Binge Watches Beware
By Western Berks on July 17th, 2018
Frequent TV-Watching Comes With A Risk That Can’t Be Ignored
Dedicated binge-watchers beware! A study has found that regular long periods of television viewing can increase risk for venous thromboembolism (VTE). Venous thromboembolism (VTE) is a condition in which a blood clot forms most often in the deep veins of the leg, groin or arm (known as deep vein thrombosis, DVT) and travels in the circulation, lodging in the lungs (known as pulmonary embolism, PE). Another scary part? The risk of venous thromboembolism isn’t reduced by increased levels of physical activity. So regardless of how active you are when you are off the couch, the risk of venous thromboembolism still silently lurks.
The study tracked the television viewing and physical activity habits of 15,792 participants aged 45-64 over a series of surveys from 1987 until 2011. For those that struggle with math, that’s a 24 year long research study! Participants were followed up with every 3 years during the study. Researchers excluded participants who reported baseline VTE or anticoagulant use.
Participants were asked to rate their television viewing habits during leisure time as “never,” “seldom,” “sometimes,” “often,” or “very often” at baseline, visit 3 (1993), and visit 5 (2011). Researchers tracked estimates of physical activity, demographic variables and body mass index (BMI). Results were published in The Journal of Thrombosis and Thrombolysis. Highlights of the results are below.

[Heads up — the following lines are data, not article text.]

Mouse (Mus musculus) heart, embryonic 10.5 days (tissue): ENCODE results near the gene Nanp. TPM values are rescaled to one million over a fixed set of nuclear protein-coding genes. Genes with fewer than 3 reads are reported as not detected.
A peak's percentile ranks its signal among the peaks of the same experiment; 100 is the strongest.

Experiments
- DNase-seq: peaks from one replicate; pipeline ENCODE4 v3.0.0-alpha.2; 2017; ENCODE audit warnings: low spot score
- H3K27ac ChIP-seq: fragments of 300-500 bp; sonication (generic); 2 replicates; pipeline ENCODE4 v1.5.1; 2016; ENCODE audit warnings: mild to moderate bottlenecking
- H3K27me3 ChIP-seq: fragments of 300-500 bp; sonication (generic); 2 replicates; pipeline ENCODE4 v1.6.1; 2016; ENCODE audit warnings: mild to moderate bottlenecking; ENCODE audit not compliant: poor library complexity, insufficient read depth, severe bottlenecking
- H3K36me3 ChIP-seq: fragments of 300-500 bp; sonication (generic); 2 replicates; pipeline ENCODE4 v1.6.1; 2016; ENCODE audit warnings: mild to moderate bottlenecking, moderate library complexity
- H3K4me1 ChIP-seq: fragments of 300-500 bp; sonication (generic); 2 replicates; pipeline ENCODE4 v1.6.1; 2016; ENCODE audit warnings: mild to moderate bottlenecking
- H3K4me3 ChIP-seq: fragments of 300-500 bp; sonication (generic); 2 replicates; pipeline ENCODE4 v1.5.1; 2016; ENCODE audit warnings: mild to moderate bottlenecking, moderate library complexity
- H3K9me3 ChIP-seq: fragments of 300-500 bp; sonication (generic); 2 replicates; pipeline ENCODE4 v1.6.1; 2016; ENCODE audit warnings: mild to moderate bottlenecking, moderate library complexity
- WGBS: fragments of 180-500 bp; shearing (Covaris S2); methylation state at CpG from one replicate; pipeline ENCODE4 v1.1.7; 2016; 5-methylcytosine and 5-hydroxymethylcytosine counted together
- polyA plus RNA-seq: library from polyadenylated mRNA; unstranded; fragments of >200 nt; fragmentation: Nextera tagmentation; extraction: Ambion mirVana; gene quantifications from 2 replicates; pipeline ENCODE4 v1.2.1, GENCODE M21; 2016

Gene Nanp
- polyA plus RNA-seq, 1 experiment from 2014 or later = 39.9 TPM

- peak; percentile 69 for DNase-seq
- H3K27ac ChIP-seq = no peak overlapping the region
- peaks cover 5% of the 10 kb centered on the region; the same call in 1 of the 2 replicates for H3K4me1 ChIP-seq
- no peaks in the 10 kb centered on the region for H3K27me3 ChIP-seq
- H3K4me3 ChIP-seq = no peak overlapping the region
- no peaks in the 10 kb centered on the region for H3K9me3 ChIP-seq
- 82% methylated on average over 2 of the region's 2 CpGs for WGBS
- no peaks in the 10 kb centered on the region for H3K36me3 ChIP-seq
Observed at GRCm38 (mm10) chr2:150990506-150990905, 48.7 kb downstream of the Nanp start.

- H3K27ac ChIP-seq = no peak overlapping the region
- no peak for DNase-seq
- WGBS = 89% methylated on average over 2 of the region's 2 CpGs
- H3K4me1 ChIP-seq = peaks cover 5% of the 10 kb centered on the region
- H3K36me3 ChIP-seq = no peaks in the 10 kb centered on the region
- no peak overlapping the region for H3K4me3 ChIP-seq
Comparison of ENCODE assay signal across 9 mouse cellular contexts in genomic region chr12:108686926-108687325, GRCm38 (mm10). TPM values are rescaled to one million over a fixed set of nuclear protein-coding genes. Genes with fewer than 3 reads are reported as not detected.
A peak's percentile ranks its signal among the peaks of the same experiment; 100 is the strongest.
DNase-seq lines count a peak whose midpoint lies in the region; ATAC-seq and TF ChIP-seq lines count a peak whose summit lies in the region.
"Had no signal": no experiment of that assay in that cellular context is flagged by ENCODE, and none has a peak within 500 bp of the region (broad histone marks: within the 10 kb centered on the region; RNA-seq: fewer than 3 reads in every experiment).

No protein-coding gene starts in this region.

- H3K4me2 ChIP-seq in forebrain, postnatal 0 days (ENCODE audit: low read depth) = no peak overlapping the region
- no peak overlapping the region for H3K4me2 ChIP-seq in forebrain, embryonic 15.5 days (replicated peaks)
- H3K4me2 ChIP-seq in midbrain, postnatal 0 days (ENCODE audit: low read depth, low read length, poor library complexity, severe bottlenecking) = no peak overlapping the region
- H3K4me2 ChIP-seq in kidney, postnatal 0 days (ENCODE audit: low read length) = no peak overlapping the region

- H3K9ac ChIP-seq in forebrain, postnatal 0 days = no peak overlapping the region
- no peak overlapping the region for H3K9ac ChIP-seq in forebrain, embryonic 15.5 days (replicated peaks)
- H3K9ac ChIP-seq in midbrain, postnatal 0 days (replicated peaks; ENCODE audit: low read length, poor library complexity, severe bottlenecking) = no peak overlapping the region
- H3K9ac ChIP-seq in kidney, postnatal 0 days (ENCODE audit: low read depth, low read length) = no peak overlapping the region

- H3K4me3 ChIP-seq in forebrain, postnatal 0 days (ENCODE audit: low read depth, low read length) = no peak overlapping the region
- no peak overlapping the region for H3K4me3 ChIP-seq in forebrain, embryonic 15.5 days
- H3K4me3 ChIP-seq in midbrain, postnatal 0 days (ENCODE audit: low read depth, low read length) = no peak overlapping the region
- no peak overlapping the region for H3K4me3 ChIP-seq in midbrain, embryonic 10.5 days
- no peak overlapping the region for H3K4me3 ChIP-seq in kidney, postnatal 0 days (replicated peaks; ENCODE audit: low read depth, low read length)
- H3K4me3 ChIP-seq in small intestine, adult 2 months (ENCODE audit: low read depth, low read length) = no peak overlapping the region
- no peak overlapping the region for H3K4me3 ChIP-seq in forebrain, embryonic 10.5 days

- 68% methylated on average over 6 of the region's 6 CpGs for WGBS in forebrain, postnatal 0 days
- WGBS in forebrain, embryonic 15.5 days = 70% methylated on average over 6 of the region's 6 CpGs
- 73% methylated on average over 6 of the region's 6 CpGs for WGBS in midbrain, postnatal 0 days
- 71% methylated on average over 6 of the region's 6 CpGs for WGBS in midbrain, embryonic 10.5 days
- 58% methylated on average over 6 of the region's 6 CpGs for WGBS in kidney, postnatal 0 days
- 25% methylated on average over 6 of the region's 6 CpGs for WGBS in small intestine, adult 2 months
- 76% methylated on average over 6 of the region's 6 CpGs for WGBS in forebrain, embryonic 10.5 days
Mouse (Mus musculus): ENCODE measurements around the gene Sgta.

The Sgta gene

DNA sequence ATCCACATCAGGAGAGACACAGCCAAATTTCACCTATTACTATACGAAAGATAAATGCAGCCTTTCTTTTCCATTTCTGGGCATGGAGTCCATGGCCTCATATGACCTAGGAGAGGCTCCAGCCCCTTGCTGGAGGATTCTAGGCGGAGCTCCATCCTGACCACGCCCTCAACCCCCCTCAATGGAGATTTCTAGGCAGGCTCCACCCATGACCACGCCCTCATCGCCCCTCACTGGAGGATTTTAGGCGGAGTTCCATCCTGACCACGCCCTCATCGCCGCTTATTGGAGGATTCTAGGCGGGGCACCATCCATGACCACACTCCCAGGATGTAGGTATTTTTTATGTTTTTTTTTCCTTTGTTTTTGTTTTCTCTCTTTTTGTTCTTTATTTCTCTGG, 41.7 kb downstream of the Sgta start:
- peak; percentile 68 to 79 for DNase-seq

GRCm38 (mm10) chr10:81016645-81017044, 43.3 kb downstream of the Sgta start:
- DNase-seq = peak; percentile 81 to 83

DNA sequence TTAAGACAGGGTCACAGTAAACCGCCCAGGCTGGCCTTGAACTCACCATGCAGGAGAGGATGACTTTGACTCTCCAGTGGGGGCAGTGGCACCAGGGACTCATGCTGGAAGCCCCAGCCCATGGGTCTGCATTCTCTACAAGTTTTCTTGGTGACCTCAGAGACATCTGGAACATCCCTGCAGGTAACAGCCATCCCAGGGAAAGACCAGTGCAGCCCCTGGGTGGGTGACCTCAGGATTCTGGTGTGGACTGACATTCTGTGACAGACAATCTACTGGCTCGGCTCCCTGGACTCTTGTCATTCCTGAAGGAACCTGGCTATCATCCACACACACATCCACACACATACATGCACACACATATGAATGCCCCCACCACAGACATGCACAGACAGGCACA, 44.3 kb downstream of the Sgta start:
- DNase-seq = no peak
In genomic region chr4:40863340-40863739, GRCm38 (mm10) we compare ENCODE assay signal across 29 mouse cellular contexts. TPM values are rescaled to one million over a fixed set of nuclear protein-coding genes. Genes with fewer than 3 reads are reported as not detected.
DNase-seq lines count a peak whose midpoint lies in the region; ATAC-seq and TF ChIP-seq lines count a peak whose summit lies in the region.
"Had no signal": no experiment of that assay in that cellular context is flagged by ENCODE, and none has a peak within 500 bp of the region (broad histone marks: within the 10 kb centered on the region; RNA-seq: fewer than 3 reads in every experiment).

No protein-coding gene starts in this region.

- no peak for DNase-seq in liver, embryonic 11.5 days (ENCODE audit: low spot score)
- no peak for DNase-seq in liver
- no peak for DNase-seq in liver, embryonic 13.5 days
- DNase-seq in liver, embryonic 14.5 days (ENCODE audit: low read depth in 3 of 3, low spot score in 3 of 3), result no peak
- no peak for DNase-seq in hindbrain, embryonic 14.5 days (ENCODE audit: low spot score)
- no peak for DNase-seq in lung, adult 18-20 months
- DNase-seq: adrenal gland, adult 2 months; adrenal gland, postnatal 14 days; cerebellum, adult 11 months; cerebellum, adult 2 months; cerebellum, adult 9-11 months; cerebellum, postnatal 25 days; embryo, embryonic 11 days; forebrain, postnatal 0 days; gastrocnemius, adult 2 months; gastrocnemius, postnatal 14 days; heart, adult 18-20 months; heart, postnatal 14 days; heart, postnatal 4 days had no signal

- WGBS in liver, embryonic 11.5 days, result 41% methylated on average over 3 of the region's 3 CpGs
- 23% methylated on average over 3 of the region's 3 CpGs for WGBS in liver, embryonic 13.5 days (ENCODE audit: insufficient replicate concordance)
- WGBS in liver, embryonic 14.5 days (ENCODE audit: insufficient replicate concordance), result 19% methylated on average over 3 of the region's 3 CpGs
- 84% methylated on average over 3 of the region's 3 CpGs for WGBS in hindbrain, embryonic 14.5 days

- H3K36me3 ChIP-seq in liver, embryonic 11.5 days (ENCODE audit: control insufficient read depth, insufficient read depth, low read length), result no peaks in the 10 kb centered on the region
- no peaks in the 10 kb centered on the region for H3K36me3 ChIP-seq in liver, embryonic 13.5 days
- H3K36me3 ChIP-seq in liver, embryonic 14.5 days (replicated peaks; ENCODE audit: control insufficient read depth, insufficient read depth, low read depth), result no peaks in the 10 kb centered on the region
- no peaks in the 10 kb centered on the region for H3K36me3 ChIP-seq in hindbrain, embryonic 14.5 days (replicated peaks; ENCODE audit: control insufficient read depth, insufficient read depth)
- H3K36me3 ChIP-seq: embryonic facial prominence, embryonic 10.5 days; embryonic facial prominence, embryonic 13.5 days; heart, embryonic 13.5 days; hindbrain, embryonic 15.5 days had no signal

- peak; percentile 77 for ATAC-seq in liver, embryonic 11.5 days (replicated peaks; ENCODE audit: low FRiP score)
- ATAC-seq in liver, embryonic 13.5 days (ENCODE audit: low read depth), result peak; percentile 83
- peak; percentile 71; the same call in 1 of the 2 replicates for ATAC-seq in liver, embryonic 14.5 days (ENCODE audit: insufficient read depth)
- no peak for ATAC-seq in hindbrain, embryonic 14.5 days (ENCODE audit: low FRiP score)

- Among all participants, 18.6% reported watching television “seldom,” 46.8% reported watching “sometimes,” 26.5% reported watching “often,” and 8.1% reported watching “very often.”
- Results showed a positive correlation between frequency of television viewing and VTE incidence
- Participants who watched television “very often” had a 1.71 times higher risk of VTE than those reporting “seldom” watching television.
- The relationship of VTE risk to television viewing remained in place despite levels of physical activity.
- BMI did play a role. Obese individuals who reported watching television “very often” were found to have a 3.7 times higher risk of VTE than normal-weight individuals who reported watching television “seldom.”
The relationship between sedentary behavior and poor health may be well-known, but authors of this study believe they’ve added a new dynamic; the inability of physical activity to counteract the risk for VTE caused by prolonged sitting. These results echo findings in a study from 2017 that concluded that risk of a mobility disability increased relative to television-viewing time, regardless of hours spent in physical activity.
For those that are dedicated TV viewers, why not get some physical activity while you watch? Our editor’s favorite way to get her TV fix is to watch while she does cardio at the gym. Your workout will breeze by AND you won’t have missed a minute of your favorite show! Most gyms offer a variety of TVs that you can watch while using any of their equipment. If you’re not a gym goer, break up the long periods of sitting by doing aerobics or yoga during commercials. Developing behaviors that maintain good health is an important part of overall health and wellness, and it’s never too late to get started!